As we all know, “Getting Drew” has become an unhealthy obsession for a few people, and last Tuesday’s election result is not likely to cure it for everyone. While most voters who supported Democratic challenger Pam Limes for mayor will graciously accept the results and move on, a few never will.
I expect that eventually Pam herself will be among the gracious. But even before Election Day, Pam posted a comment on Facebook implying nefarious activity and promising, “Should you, the voters, elect me on Nov. 3, one of my first calls will be to the state of Ohio to request an investigation.”
After her loss, she posted a comment thanking her supporters for their votes, but added, “I am proud we did not have to lie to get those votes nor did we have to break any elections laws,” implying that someone else did. And Pam’s campaign manager, former Mayor Betty Bishop, while acknowledging that voters didn’t seem to respond to the issues Pam raised during the campaign, couldn’t help but add, “But they will.”
The Times-Gazette did its best to cover both mayoral campaigns fairly and completely. Even though Pam refused our debate request, she did agree to other invitations that we extended. We provided our readers with guest columns and videos from both candidates that allowed them to address voters directly in their own words. We produced comprehensive stories based on questionnaires they answered for us. Those are the basic things a newspaper is supposed to do, and I am proud that we did them and more for both campaigns.
We do not report rumors without pursuing the facts, or allegations based on half-truths or innuendo. But such things can be found elsewhere, and to believe that voters were not informed or were unaware of all the claims regularly made against Drew Hastings is to either admit that no one reads the things written by his biggest enemies, or to conclude that the readers are too stupid to understand them. The answer is, they see through them.
Frankly, last week’s results would have been the same whether the ballot had featured Drew Hastings vs. Pam Limes, or Drew Hastings vs. “Not Drew Hastings.” This election was a referendum on the mayor, and the verdict was rendered. How most voters feel about the fire coverage issue and the other changes Drew has championed has been made plain.
The fact that there is a new generation of Hillsboro residents who are on the ascendancy was also made clear in this election. We all saw the list of supporters of the Limes campaign. Two former Hillsboro mayors. Two former safety and service directors. Two former Hillsboro fire chiefs. Two former Highland County commissioners. Respected members of boards. On and on and on.
And yet, Drew won. How can that be? Is it because he’s a Republican in a Republican town? Then how do you explain the repeated elections of Democrats Betty Bishop and Dick Zink? As much as some want to come up with any other reason for last Tuesday’s outcome, it is most honestly summarized by acknowledging that most residents are happy with Drew as mayor.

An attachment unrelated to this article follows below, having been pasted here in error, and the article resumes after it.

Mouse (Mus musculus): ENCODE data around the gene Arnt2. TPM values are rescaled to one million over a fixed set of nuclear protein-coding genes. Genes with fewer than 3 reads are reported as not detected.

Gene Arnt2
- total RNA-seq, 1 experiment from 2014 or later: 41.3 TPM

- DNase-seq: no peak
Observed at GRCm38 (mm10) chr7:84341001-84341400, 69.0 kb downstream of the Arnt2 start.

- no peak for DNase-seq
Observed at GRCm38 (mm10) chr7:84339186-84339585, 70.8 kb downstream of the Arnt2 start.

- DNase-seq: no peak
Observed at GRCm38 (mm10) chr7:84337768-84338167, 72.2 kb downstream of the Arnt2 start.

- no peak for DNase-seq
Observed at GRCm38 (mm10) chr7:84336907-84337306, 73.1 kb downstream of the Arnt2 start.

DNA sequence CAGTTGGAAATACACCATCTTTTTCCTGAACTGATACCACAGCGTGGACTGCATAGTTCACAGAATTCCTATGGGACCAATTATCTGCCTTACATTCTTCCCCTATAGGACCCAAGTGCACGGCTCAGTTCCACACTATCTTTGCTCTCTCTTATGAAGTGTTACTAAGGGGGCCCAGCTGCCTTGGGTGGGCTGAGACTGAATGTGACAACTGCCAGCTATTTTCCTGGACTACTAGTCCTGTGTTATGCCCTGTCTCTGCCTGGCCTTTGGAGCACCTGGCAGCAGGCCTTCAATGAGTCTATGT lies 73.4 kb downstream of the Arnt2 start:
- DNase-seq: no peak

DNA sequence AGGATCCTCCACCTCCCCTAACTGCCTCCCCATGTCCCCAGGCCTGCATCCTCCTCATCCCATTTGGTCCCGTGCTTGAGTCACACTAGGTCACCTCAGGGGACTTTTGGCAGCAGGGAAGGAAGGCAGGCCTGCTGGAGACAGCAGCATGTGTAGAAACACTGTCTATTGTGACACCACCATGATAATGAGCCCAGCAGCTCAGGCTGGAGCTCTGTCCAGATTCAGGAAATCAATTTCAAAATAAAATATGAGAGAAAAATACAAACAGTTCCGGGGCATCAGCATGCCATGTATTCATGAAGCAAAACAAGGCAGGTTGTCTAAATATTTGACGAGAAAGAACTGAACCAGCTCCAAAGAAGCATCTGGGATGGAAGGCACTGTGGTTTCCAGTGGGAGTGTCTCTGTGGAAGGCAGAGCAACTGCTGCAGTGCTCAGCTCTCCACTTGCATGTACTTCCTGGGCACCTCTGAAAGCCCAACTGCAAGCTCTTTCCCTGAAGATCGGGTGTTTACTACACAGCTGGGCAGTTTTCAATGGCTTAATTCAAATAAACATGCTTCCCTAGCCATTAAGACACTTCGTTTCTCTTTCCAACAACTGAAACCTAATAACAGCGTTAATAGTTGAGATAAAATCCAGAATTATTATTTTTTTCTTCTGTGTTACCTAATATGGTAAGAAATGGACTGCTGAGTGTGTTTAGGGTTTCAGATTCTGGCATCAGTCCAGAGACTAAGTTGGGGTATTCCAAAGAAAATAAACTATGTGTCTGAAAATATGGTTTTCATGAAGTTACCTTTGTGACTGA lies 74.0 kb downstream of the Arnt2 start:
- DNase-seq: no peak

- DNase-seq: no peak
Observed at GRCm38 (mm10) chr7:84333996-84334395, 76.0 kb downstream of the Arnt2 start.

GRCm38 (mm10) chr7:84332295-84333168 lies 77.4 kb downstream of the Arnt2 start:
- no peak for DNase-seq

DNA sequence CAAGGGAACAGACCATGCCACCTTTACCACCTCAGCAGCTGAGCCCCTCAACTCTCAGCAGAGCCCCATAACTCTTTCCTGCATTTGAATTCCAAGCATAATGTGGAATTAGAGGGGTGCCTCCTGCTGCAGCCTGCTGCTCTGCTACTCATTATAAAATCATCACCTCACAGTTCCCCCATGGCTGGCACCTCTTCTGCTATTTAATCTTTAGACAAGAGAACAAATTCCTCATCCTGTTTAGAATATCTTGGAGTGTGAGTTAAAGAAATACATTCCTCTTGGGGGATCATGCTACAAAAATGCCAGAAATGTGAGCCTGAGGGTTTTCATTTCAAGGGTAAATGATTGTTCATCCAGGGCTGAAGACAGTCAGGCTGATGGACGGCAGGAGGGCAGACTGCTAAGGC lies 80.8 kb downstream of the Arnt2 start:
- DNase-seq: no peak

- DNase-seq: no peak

A key point is that the population that constitutes “most residents” has been changing. Hillsboro is increasingly made up of a new generation of residents, business owners and community leaders, a combination of younger people and recent arrivals. Every time Drew Hastings was criticized as an out-of-towner who shouldn’t be leading the city because he is not from here, it was a slap in the face to the growing and influential number of residents about whom the same can be said.
I have friends who supported Drew and friends who supported Pam, and I respect them all. As her campaign and her supporters often pointed out, many of Pam’s backers were well known and influential here for decades. (To be sure, not all longtime business and community leaders were in Pam’s camp.) But time marches on.
Happily, the old guard and the new guard do not have to be mutually exclusive. People and families with historic, generational roots in Hillsboro and the more recent arrivals do not have to be at odds with each other. The old and the new can work together, but it requires flexibility, a willingness to recognize and embrace change, and an attitude that welcomes, rather than shuns or belittles, newcomers who want to be and should be involved.
Drew received 1,027 votes, and Pam received 705 (a few more votes will be added to both totals when the official count happens). But just as President Obama is my president even though I have never voted for him, Drew is mayor of all of Hillsboro, including the 700-plus who voted for Pam. Drew must remember that, too. He must be willing to work with anyone willing to work with him going forward, regardless of who they supported in this election.
But as the victor, he has earned the right to continue pursuing his agenda for the city. Part of the reason he wanted to change fire coverage was so the city could finally have the financial flexibility to spend money on other projects such as more street paving, cleaning up the city in general, and improving the appearance and appeal of the uptown district.
Two of his projects are providing matching funds for business façade improvements and moving ahead with the construction of an uptown plaza for relaxation and holding events such as concerts, outdoor movies or other community gatherings that will help make the uptown area a destination location once again.
Pam Limes deserves respect and appreciation for putting her name on the ballot and giving the voters a choice. The voters have chosen. It’s time to move on, even if a few come to that conclusion a little later than others.
Reach Gary Abernathy at 937-393-3456 or on Twitter @abernathygary.